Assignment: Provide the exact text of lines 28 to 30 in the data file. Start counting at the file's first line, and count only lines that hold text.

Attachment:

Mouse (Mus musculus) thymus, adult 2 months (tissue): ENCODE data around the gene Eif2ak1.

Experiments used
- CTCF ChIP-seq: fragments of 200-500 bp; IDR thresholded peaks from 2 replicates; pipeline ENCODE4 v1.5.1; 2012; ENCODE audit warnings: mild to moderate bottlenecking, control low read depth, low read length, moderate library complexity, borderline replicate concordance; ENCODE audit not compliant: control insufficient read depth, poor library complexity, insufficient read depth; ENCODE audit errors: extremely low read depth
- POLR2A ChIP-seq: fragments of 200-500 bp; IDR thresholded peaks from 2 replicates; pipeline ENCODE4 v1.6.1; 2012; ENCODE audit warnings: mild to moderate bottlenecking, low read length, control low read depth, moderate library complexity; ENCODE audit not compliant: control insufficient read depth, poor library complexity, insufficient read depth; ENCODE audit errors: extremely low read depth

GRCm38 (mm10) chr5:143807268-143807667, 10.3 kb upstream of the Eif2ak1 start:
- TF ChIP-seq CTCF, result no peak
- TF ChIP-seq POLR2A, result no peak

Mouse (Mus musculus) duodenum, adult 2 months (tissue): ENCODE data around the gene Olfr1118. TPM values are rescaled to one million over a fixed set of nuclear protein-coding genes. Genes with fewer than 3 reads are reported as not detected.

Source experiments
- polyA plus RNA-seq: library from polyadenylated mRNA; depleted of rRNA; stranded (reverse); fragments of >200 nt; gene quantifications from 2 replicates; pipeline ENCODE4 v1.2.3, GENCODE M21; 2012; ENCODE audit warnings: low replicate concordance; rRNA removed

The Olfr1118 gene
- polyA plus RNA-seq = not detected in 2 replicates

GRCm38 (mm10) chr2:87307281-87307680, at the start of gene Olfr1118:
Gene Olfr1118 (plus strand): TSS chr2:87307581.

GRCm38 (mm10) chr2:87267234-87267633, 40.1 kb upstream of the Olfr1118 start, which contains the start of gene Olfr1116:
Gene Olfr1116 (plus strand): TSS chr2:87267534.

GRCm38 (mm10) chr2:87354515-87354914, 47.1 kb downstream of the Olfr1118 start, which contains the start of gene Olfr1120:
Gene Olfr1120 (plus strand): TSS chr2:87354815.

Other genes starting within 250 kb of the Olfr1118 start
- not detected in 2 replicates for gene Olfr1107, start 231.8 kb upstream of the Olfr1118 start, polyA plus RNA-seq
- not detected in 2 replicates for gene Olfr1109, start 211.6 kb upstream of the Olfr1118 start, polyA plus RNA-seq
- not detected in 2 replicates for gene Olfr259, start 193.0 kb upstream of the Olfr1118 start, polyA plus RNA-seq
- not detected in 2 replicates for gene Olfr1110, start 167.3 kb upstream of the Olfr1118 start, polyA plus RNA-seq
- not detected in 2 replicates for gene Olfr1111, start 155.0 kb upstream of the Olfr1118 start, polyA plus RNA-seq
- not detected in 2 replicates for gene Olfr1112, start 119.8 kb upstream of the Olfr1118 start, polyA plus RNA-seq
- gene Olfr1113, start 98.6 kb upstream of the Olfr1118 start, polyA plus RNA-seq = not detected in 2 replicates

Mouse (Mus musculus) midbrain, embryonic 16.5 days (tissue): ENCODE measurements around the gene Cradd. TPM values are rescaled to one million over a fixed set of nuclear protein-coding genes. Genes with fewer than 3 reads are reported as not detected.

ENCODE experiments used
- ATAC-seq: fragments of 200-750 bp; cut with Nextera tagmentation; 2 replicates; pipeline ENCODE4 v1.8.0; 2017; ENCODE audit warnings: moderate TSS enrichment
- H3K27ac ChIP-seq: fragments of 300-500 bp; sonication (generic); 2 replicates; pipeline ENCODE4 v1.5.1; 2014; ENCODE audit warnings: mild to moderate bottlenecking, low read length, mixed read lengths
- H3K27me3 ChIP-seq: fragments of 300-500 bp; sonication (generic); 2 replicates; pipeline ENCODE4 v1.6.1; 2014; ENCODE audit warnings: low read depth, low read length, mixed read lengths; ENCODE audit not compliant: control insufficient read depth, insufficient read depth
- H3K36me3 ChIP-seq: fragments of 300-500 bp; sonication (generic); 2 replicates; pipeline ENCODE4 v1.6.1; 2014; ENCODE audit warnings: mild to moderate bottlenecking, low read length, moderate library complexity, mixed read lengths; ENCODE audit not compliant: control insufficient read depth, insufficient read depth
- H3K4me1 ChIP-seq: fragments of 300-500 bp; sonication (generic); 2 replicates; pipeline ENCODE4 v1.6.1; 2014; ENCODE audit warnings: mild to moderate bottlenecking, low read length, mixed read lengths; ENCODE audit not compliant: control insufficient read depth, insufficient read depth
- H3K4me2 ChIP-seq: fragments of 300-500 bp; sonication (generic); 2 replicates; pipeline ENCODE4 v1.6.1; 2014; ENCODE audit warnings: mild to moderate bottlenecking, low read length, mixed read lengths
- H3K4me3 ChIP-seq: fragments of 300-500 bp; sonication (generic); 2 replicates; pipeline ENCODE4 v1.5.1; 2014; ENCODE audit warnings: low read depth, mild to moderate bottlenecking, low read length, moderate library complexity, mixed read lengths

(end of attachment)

ENCODE experiments used
- ATAC-seq: fragments of 200-750 bp; cut with Nextera tagmentation; 2 replicates; pipeline ENCODE4 v1.8.0; 2017; ENCODE audit warnings: moderate TSS enrichment
- H3K27ac ChIP-seq: fragments of 300-500 bp; sonication (generic); 2 replicates; pipeline ENCODE4 v1.5.1; 2014; ENCODE audit warnings: mild to moderate bottlenecking, low read length, mixed read lengths